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Focus on State and Local Taxation: Missouri Delivery Charges

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Earlier this week, the Missouri Department of Revenue mailed nearly 100,000 letters to taxpayers regarding delivery charges. The letters were mailed to notify taxpayers of a Missouri Supreme Court decision regarding the potential obligation to remit tax on delivery charges. Prior to the court ruling Missouri allowed separately stated shipping/delivery fees to be exempt from the tax base.
August 4, 2016

Earlier this week, the Missouri Department of Revenue mailed nearly 100,000 letters to taxpayers regarding delivery charges.

The letters were mailed to notify taxpayers of a Missouri Supreme Court decision regarding the potential obligation to remit tax on delivery charges. Prior to the court ruling Missouri allowed separately stated shipping/delivery fees to be exempt from the tax base. Going forward, if delivery is intended to be a part of the sale of product (tangible personal property), the charge is subject to Missouri sales tax even when separately stated.

There are a number of factors to determine whether delivery is intended to be part of the sale. The factors include:

  1. When title passes from the seller to the purchaser.
  2. Whether the delivery charges are separately stated.
  3. Who controls the cost and means of delivery.
  4. Who assumes the risk of loss during delivery.
  5. Whether the seller derives financial benefit from delivery.

It is important to note the taxability of the delivery fee will follow the taxability of the product or tangible personal property being sold. If the product is taxable, the delivery will most likely be subject to sales tax. If the product is nontaxable because of an exemption certificate or an export sale, the delivery will not be subject to sales tax.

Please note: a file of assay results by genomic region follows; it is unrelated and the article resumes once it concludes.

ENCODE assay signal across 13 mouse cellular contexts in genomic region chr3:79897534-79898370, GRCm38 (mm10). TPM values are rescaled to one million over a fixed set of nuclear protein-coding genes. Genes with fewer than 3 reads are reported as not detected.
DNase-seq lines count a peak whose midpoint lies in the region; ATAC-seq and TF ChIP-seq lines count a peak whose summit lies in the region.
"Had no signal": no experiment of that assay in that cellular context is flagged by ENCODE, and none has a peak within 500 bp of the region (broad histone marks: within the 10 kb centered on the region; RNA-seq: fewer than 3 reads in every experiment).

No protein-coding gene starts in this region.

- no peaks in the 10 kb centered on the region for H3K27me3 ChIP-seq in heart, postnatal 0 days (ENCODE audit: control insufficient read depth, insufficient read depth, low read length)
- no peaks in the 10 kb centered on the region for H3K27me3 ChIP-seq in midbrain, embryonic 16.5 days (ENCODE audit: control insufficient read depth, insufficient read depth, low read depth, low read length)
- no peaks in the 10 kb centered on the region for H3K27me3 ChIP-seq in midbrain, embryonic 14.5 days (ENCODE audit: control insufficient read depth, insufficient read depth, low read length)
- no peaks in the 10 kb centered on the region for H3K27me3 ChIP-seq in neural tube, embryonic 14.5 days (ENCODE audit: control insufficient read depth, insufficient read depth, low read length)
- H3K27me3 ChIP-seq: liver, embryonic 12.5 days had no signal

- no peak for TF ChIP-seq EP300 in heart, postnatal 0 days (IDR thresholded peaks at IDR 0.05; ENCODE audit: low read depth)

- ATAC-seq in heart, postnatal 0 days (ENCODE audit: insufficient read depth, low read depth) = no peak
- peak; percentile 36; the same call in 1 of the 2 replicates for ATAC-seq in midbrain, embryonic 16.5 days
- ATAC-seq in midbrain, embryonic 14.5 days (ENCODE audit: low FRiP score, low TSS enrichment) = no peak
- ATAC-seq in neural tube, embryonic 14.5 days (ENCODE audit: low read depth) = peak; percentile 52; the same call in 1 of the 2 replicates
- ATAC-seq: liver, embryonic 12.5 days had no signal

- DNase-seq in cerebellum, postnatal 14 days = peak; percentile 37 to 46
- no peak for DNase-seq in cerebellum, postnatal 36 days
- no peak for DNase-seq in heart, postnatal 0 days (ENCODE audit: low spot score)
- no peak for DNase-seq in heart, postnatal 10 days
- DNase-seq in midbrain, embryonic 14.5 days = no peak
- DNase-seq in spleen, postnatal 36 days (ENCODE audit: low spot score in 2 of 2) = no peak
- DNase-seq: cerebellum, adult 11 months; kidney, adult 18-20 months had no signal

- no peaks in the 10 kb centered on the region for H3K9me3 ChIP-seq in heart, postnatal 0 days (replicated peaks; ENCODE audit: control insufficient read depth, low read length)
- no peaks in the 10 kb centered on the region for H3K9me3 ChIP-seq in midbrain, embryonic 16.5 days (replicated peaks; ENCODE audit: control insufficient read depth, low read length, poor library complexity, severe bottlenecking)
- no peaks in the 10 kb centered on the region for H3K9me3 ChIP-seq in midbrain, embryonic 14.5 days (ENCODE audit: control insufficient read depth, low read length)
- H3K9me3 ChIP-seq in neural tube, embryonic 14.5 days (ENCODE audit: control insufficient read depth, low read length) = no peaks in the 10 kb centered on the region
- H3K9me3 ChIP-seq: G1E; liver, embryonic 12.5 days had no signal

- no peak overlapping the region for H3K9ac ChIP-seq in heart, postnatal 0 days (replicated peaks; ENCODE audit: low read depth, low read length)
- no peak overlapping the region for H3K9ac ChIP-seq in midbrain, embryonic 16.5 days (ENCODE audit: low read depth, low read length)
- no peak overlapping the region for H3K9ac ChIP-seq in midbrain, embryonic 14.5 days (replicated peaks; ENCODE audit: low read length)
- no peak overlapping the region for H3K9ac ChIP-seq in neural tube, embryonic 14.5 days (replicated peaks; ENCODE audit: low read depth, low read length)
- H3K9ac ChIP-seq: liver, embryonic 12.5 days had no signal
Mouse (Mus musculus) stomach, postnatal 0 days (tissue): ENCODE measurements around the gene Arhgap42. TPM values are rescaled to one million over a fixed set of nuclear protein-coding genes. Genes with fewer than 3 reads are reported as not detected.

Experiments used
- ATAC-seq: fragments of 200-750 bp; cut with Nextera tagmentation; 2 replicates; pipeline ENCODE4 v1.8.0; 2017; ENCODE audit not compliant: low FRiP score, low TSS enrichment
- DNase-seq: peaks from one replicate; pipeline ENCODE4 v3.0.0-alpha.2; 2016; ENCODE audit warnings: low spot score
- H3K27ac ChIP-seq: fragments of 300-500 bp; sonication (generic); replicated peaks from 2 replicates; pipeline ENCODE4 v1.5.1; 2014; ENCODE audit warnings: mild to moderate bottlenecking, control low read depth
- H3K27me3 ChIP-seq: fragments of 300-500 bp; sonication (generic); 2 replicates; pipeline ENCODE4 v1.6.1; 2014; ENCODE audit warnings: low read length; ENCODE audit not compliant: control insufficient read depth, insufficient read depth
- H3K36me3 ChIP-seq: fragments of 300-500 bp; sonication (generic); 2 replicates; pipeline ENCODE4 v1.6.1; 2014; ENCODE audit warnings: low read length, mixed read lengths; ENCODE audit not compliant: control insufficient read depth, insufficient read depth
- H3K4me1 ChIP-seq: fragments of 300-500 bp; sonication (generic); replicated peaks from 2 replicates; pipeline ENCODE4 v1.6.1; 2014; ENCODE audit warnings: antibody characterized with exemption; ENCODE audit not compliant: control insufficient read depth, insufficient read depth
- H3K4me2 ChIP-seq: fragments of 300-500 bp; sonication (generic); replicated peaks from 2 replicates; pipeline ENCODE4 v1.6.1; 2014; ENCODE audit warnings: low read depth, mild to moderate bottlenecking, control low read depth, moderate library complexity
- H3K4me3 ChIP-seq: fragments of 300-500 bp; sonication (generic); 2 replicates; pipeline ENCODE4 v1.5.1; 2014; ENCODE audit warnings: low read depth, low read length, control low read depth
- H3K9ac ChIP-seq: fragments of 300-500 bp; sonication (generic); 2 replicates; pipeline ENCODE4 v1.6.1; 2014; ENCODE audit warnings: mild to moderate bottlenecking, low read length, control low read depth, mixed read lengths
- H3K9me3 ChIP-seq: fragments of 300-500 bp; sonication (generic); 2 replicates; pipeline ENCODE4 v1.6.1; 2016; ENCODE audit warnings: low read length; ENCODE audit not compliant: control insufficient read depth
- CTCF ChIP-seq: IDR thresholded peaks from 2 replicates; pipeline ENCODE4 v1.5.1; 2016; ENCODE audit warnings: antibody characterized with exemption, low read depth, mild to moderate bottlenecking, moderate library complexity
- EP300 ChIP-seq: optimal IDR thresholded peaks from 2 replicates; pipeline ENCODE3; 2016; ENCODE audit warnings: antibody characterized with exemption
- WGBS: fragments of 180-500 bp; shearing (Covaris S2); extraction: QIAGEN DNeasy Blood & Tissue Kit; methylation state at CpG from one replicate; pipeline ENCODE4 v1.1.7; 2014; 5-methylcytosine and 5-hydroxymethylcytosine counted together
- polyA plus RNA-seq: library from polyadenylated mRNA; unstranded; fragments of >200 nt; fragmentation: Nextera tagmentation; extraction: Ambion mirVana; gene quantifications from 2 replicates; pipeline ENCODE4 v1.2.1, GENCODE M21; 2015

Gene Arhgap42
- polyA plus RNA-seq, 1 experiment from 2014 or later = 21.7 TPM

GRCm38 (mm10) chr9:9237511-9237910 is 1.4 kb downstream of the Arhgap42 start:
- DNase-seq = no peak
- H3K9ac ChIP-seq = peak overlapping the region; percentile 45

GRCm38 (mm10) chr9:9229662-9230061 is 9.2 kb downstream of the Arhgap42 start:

Examples:

  1. Taxable Transaction: When a customer purchases a new refrigerator that includes delivery for an additional fee. The delivery fee may now need to be included in the tax base, depending on the factors mentioned above.
  2. Nontaxable Transaction: When a customer purchases an item for resale that includes delivery for an additional fee. The delivery fee would not need to be included in the tax base if the customer has provided an exemption certificate.
  3. Nontaxable Transaction: If an individual is shipping something to a relative via FedEx/UPS, tax would not be calculated on the shipping/delivery fee, as this would be deemed a nontaxable service.

If delivery charges in Missouri or other states raise concerns or uncertainties the State and Local Tax (SALT) professionals at RubinBrown can assist you in resolving those concerns.

 

Any federal tax advice contained in this communication (including any attachments): (i) is intended for your use only; (ii) is based on the accuracy and completeness of the facts you have provided us; and (iii) may not be relied upon to avoid penalties.

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